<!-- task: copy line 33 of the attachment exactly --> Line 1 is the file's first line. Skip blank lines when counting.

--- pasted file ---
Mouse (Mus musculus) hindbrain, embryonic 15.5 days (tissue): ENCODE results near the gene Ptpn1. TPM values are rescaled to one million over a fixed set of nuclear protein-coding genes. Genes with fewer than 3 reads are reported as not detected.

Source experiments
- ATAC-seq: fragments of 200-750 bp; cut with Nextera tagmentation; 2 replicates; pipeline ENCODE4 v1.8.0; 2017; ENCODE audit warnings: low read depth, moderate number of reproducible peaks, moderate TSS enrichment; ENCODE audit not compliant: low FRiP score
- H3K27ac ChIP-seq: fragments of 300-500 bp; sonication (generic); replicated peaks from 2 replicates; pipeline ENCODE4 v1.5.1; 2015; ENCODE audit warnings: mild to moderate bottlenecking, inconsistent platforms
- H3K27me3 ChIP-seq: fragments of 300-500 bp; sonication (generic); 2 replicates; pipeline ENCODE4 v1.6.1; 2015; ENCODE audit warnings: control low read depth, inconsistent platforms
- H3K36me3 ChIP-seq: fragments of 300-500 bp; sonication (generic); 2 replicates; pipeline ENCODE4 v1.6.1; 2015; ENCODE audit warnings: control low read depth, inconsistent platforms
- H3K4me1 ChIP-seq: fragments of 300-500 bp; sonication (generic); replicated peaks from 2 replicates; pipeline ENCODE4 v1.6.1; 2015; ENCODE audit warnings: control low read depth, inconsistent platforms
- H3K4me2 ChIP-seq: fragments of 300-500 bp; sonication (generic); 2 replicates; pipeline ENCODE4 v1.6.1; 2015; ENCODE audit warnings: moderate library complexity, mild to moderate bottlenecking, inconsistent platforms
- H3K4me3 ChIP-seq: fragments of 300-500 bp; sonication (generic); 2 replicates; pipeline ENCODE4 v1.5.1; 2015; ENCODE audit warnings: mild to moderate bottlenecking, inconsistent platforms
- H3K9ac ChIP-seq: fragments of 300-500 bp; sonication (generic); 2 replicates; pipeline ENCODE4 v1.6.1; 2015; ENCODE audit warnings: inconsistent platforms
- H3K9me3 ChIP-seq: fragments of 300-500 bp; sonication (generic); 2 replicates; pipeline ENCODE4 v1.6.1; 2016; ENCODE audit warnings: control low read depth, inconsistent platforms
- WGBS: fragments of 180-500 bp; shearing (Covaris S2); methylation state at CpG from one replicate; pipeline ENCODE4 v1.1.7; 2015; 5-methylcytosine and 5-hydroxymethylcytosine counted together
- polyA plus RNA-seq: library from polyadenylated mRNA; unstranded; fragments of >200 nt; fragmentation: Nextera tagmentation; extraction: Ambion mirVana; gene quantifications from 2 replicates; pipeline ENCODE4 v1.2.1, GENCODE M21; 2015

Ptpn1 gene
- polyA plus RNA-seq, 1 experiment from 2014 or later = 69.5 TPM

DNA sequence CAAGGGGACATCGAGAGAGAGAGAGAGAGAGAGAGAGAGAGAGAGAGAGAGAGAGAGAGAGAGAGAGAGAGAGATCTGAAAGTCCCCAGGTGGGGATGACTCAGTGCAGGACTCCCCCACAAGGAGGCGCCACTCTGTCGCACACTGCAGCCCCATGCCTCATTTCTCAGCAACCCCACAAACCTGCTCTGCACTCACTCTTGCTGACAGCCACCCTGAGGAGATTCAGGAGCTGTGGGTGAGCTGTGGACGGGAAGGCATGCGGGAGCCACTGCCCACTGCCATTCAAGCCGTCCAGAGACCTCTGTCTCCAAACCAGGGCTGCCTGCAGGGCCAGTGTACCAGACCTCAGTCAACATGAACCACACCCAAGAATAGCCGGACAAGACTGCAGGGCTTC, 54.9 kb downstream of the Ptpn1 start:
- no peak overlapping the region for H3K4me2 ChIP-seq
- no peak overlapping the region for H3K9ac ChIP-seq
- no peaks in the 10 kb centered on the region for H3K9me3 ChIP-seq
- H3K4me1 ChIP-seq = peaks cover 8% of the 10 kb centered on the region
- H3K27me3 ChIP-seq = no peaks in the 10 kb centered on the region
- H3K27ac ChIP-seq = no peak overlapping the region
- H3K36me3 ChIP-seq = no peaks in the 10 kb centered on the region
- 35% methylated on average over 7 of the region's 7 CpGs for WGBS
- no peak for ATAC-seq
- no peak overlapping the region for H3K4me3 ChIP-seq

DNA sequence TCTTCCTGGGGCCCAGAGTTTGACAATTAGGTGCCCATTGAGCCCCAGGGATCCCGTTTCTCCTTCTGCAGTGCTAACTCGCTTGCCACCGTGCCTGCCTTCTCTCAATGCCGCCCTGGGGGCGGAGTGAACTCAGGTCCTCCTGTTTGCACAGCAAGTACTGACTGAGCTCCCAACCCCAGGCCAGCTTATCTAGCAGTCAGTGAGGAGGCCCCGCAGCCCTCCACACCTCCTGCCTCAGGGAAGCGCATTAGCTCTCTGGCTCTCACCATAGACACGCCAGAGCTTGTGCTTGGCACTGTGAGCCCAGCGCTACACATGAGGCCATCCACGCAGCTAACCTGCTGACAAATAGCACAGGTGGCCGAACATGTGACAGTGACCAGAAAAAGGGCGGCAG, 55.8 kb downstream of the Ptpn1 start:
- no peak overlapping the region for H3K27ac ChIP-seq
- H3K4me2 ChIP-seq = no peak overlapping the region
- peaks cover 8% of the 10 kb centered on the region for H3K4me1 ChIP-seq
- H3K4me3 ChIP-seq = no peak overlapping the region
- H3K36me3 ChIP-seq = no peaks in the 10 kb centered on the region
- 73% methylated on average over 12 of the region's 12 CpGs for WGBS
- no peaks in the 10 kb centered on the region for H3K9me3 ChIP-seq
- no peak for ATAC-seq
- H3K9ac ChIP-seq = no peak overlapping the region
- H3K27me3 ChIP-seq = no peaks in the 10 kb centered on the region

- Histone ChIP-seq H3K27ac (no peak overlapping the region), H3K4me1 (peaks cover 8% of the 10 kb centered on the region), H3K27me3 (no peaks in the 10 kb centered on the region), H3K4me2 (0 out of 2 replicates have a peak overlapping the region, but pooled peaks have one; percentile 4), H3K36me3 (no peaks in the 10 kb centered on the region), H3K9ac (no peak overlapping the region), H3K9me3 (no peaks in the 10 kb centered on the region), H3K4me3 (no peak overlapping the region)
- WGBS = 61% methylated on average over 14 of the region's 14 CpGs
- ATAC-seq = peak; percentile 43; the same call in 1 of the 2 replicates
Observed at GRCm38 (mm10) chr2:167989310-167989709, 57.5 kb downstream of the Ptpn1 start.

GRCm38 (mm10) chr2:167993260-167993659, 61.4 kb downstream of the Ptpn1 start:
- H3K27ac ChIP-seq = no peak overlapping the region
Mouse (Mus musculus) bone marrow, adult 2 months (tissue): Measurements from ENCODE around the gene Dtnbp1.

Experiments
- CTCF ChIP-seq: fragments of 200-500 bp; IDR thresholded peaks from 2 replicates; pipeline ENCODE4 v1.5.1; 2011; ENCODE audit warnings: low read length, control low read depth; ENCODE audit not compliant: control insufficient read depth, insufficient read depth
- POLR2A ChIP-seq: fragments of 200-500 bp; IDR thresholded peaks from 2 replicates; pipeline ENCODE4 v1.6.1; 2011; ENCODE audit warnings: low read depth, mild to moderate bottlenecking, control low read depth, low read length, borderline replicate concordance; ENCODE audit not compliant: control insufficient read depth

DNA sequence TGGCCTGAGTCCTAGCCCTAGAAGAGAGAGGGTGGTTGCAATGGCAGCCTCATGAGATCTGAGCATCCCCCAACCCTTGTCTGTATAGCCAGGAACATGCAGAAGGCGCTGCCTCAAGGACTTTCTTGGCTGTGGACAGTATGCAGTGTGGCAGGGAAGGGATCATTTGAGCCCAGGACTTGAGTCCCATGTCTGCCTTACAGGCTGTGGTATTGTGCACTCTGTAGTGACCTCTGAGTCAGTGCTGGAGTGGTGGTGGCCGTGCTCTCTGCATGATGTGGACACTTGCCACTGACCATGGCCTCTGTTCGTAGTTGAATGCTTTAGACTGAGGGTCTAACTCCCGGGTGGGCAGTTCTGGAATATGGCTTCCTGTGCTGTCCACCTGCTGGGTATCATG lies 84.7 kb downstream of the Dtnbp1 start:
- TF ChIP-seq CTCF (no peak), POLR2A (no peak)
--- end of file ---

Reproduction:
- 73% methylated on average over 12 of the region's 12 CpGs for WGBS